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Hellfire or humour? Watch for the glint in the pastor’s eye!

Helena (that’s what I will call her here) was a mature lady with a strong Pentecostal background. She had been with our church for several years when she enrolled for a series of teachings on deliverance run by another church.

I had been close friends with the pastor of that particular church for a long time and met with him regularly for lunch. On one of those occasions he said to me; “Chris, you need to know that one of your church members is telling people that you are demon possessed.” I didn’t know if he was serious or just teasing me as he liked to do, but he went on; “She says she knows you are because of the evil glint in your eye.”

I couldn’t think of who it could possibly be but I did know that Helena was attending the teachings and I thought that she might know. So I phoned her. “Helena, please help me with something. Who else from our church is attending the teaching series at XYZ ? You see…”, and I told her what my pastor friend had reported to me. There was a long silence on the line and then in a little voice Helena said…” it was me pastor Chris.”

What had happened was that the course lecturer had listed symptoms that purportedly indicated that a person was demonised. One of them was ‘a glint in the eye’. I have a good sense of humour and I am told that my eyes often twinkle when I hear something amusing or am telling a funny story.

Helena had latched onto this and blurted out to the group that her pastor had a ‘glinty’ eye and so must be demonised. I am glad to say that my sense of humour did not desert me on that occasion and my eyes undoubtedly twinkled as I explained to the dear lady the difference between humour and hellfire. We remained on good terms and enjoyed fellowship for many years after that.

You would think that the main lesson to be learned from this incident was, ‘don’t go bad-mouthing someone else and certainly don’t accuse your pastor of being possessed.’ Perhaps it is, but my take away was different – don’t pay too much attention to lists that are derived from experience rather than from scripture.

Far too many ‘teachers’ develop doctrine and practice from their own experiences and the accounts of others. This is an unreliable source; it is far better to take what we teach directly from the Bible and what Jesus modelled through his teachings, actions and character.truth-is-the-word-main-menu-pic-what-the-pastor-saw-2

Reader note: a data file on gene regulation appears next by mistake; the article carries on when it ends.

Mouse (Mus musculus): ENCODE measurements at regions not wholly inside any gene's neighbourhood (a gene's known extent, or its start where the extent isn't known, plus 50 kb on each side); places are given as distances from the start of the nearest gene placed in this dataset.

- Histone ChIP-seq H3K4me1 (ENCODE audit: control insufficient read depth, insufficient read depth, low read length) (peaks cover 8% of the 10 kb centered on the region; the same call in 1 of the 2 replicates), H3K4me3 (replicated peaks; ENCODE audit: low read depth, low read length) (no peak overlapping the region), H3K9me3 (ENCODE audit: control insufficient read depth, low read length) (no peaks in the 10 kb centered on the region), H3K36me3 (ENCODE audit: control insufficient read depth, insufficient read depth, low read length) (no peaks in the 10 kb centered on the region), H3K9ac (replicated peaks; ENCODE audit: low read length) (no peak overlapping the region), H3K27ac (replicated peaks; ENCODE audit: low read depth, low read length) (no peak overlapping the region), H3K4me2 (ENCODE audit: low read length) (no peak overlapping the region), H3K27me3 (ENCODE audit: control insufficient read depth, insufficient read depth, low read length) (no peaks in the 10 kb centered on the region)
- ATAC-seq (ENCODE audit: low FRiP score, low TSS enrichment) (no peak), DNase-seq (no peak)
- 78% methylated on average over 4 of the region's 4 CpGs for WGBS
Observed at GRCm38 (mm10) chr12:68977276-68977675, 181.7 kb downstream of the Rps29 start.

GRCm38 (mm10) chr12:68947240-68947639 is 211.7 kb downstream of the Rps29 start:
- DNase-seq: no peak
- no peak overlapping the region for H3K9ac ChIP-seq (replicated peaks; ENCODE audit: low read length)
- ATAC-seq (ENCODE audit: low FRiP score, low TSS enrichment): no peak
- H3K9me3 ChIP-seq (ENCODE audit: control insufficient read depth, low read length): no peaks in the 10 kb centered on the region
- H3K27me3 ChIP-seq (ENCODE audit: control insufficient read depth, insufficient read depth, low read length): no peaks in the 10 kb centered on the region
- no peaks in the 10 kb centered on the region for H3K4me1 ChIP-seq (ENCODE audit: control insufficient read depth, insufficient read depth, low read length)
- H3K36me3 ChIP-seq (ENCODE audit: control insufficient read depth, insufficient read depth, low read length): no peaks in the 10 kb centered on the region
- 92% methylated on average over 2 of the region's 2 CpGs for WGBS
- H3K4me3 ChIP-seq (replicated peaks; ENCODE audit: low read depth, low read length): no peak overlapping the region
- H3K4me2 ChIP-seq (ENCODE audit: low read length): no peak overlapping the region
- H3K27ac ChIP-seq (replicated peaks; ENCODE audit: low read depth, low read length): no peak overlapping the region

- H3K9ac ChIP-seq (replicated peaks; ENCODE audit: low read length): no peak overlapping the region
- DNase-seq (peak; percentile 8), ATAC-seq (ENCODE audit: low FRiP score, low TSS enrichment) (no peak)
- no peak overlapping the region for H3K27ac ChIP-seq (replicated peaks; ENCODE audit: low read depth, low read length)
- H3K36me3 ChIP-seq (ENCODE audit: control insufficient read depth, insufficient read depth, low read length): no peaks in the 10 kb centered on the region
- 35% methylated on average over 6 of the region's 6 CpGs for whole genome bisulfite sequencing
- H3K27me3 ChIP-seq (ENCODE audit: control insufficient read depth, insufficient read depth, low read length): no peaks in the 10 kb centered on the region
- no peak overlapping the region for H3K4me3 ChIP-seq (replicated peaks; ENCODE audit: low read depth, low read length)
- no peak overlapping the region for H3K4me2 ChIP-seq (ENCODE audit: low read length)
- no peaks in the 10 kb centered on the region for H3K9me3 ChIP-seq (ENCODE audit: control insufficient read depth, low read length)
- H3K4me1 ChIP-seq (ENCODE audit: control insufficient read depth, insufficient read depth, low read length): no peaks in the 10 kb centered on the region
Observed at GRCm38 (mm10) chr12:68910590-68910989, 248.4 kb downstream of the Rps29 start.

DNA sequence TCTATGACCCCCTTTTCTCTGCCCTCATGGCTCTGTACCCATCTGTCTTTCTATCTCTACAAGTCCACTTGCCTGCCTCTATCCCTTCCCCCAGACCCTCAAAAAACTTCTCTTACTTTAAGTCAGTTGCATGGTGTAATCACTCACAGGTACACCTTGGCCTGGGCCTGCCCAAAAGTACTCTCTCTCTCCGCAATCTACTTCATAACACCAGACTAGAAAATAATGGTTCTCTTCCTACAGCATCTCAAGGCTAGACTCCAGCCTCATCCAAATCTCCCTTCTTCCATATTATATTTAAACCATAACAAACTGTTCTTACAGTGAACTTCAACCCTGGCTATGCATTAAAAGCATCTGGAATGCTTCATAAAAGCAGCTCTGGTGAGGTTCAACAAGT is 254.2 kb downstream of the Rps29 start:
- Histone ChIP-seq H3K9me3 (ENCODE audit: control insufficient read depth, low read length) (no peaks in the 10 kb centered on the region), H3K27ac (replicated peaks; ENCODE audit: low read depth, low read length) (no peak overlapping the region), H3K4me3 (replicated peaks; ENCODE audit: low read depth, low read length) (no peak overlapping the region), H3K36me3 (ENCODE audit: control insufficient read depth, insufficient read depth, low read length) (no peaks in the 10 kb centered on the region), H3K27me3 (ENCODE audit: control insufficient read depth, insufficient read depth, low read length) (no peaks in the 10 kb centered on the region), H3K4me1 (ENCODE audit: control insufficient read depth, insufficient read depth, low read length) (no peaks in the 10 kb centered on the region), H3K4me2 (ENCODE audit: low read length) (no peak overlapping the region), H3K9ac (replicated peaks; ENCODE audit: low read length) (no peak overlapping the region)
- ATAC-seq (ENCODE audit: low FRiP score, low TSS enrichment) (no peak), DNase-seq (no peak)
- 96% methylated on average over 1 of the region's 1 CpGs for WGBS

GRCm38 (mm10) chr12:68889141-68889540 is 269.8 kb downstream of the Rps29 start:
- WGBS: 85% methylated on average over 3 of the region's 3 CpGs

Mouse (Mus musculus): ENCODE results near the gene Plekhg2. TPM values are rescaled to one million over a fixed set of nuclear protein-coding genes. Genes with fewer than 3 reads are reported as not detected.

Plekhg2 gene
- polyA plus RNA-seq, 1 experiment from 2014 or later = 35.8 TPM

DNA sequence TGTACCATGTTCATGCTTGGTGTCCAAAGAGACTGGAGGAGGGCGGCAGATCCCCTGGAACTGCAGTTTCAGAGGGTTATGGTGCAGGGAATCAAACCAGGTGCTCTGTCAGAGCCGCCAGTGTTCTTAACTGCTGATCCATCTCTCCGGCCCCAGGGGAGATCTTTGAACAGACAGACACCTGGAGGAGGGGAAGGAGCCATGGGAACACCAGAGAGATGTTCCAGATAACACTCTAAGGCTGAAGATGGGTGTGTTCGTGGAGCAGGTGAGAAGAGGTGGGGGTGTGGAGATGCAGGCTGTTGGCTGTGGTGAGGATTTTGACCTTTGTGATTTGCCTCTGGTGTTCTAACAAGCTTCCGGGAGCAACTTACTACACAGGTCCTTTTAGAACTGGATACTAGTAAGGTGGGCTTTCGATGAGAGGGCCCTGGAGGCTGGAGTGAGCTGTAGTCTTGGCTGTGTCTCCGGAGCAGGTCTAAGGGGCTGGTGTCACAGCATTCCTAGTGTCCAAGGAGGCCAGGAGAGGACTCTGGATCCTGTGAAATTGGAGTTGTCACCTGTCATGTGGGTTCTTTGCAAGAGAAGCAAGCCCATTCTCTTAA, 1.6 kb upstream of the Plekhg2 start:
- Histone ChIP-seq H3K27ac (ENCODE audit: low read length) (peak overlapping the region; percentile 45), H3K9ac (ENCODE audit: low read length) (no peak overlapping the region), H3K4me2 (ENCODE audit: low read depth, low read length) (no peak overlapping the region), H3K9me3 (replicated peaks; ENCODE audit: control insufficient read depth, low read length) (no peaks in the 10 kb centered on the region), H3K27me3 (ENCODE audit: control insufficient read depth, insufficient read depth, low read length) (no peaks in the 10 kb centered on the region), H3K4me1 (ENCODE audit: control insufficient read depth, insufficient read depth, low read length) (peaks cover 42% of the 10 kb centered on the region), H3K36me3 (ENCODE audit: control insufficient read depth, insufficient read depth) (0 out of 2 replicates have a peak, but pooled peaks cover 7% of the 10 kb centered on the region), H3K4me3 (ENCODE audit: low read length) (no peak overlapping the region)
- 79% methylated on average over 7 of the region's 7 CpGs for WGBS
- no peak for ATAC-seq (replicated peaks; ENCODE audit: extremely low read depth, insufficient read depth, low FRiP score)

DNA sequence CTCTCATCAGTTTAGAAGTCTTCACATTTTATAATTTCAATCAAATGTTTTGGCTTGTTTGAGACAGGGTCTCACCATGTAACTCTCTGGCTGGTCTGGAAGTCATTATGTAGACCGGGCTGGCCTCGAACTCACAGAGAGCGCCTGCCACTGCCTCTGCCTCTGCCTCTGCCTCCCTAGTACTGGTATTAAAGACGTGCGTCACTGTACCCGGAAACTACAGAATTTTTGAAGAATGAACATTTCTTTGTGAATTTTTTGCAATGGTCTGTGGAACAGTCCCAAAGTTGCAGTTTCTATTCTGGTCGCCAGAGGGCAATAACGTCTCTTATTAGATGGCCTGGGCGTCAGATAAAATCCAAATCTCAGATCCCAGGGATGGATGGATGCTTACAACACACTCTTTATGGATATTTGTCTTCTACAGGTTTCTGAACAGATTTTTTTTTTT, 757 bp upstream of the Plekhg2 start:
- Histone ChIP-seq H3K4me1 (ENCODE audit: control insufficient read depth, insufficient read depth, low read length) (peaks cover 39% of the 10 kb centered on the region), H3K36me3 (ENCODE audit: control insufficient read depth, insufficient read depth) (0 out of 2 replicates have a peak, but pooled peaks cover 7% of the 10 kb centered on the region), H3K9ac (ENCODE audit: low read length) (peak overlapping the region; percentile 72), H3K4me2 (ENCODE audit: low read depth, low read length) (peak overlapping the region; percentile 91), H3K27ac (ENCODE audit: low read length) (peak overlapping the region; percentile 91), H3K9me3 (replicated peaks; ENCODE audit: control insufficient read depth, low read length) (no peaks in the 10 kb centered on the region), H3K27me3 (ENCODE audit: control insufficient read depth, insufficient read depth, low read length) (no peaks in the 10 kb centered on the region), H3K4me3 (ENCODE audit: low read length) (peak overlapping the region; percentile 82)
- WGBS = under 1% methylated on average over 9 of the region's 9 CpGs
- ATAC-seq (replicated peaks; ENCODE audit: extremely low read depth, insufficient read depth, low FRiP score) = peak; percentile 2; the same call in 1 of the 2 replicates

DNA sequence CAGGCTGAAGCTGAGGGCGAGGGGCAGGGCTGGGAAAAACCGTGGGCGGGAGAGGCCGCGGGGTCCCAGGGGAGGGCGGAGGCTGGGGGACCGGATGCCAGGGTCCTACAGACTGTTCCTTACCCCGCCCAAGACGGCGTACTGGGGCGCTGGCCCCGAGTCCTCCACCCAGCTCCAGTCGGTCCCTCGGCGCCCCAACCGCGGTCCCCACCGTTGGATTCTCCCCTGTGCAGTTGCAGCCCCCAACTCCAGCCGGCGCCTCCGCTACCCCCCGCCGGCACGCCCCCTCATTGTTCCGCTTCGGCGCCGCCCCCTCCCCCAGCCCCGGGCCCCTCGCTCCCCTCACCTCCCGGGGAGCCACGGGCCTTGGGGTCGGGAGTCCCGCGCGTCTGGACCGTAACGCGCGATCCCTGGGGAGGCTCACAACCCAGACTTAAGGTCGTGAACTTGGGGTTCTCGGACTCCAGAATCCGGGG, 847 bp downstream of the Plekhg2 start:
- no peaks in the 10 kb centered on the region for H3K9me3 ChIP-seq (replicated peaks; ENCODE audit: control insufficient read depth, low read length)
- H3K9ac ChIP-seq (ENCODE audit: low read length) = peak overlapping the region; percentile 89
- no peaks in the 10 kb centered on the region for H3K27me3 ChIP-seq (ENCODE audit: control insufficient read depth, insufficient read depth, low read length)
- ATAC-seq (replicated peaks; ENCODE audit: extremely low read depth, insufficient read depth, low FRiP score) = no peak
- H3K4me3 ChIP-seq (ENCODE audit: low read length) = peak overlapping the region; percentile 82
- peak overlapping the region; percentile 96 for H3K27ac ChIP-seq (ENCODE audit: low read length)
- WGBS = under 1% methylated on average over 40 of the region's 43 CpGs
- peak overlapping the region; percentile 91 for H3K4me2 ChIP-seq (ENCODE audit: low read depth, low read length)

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Christopher Peppler



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About Me

My name is Christopher Peppler and I was born in Cape Town, South Africa in 1947. While working in the financial sector I achieved a number of business qualifications from the Institute of Bankers, Damelin Management School, and The University of the Witwatersrand Business School. After over 20 years as a banker, I followed God’s calling and joined the ministry full time. After becoming a pastor of what is now a quite considerable church, I  earned an undergraduate theological qualification from the Baptist Theological College of Southern Africa and post-graduate degrees from two United States institutions. I was also awarded the Doctor of Theology in Systematic Theology from the University of Zululand in 2000.

Four years before that I established the South African Theological Seminary (SATS), which today is represented in over 70 countries and has more than 2 500 active students enrolled with it. I presently play an role supervising Masters and Doctoral students.

I am a passionate champion of the Christocentric or Christ-centred Principle, an approach to biblical interpretation and theological construction that emphasises the centrality of Jesus

I have been happily married to Patricia since the age of 20, have two children, Lance and Karen, a daughter-in-law Tracey, and granddaughters Jessica and Kirsten. I have now retired from both church and seminary leadership and devote my time to writing, discipling, and the classical guitar.

If you would like to read my testimony to Jesus then click HERE.